Usually I don’t listen to anything, and if I do, then I listen to music that’s related to what I want to write about. There are times I only listen to instrumental music. I rarely listen to something because I feel poetry is music too, and I do not want the external music to affect the internal music.

“I do not want the external music

to affect the internal music.”  

When you’re having trouble getting started on a poem, where do you look for inspiration?

I keep being inspired by what I see and feel.

Do you have a philosophy for how and why you write?

I am not philosophical, but the reason why I write is that I want to express my feelings and emotions, and also to record the events of my life.

How do you balance content with form in your poems?

My poems generally shape up as I write. If I thought too much about making a balance between content and form then the outcome would be much different than what it should be.

Do you generally write poetry only in English, or do you write in another language first and then translate your poems?

At my book launch, one Korean poet asked me whether I think in Nepali or English since I write in English only. I think in English while writing, but that doesn’t mean I don’t think in Nepali at all!

Is there a quote about writing that inspires you?

“I, too, dislike it: there are things that are important beyond all this fiddle. / Reading it, however, with a perfect contempt for it, one discovers in / it after all, a place for the genuine.”

These lines by Marianne Moore motivate me to write. I, too, dislike poetry at times because not many read it, and somehow that gives the feeling that it creates nothing. But writing poetry always gives a sort of satisfaction.

What advice would you give to aspiring writers?

Keep writing. Do not get discouraged by rejection. The tragedy of being a poet is often that the poet’s work is only recognized after death.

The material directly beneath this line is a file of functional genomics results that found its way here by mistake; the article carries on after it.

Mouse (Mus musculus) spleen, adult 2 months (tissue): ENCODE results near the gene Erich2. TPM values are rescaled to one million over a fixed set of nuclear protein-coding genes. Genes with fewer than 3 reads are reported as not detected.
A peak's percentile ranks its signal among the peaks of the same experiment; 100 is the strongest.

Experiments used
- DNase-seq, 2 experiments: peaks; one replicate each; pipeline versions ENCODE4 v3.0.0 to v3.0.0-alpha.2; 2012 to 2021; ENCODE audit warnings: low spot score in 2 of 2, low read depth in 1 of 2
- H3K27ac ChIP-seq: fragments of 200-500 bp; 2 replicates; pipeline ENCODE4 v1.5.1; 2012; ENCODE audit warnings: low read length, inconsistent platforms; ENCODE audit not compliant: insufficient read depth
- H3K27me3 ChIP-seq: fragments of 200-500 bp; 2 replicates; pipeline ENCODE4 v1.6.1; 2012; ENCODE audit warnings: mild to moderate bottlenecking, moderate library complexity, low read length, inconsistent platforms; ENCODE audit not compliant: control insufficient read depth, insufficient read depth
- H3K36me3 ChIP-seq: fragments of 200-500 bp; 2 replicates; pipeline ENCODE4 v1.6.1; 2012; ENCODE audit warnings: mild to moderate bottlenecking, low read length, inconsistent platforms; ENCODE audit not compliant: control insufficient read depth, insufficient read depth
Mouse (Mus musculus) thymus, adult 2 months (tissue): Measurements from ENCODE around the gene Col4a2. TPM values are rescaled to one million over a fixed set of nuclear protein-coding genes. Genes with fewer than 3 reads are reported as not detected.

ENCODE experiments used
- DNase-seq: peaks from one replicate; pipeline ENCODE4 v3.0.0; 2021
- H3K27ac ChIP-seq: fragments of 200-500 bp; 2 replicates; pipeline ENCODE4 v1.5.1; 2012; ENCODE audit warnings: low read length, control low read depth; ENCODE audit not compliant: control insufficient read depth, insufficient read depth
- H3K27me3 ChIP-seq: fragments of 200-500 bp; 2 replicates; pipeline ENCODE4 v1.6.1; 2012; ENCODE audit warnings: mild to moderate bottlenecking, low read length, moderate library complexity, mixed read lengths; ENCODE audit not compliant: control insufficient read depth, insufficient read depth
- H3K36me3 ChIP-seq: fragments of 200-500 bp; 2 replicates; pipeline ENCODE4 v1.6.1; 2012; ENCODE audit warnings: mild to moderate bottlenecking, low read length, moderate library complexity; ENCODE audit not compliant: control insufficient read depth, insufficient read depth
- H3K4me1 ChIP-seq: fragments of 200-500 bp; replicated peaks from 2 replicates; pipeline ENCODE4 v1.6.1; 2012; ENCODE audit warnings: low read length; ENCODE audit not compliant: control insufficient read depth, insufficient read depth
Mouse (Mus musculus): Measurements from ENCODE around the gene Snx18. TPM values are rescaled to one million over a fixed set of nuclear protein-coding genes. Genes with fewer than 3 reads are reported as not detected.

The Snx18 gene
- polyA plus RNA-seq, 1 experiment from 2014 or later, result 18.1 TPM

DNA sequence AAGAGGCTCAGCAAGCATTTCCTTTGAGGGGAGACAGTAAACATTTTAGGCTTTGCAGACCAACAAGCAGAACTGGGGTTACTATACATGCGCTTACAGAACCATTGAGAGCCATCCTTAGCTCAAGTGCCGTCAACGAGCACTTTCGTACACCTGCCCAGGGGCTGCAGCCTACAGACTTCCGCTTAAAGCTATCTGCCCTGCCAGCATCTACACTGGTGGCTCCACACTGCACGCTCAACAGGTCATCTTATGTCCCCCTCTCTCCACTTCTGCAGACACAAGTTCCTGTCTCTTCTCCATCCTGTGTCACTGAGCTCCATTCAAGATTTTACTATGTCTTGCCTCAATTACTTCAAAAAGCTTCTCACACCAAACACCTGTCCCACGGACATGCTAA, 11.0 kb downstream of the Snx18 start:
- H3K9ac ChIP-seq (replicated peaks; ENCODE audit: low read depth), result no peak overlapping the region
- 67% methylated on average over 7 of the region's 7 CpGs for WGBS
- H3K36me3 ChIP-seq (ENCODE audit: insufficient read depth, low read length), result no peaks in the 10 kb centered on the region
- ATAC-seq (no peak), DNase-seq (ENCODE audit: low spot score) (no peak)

What’s the best advice you’ve been given as a writer?

Poets are mad. Think twice before writing! I thought to myself, better write and become mad than not write and become mad.

What do you find most challenging about writing?

Time! I need to make time to write as I often get engaged in the daily mundane and I fail to scribble. But I have kept the habit of writing one poem every day. This is the challenge for me—write a poem every day.

“Write a poem every day.”

When you’re not writing, what do you like to do?

I like to live my life! The most important thing is to live life; writing comes secondary. Words are like wind, and we are dust. I personally feel that writing and living should be balanced. Let’s live and write, but not die by writing only.

About Arun Budhathoki (Daniel Song)

Arun Budhathoki (Daniel Song) was born in Kathmandu. He went to Hyderabad, South India for undergraduate studies at Nizam College, and then to the University of Northampton, United Kingdom for a master’s degree. He is nomadic in nature and does not wish to live in one particular place for a long time. Budhathoki’s poems have been published in The Kathmandu Post, in the anthologies Weather and Journeys, and in ezines Kritya, MadSwirl, and more. He runs a Kathmandu-based journal of literature and art called The Applicant. Budhathoki published his first book Edge, and is working to publish a second poetry book and novella.

[Toffoli, Marissa B. “Interview With Writer Arun Budhathoki (Daniel Song).” Words With Writers (May 9, 2012),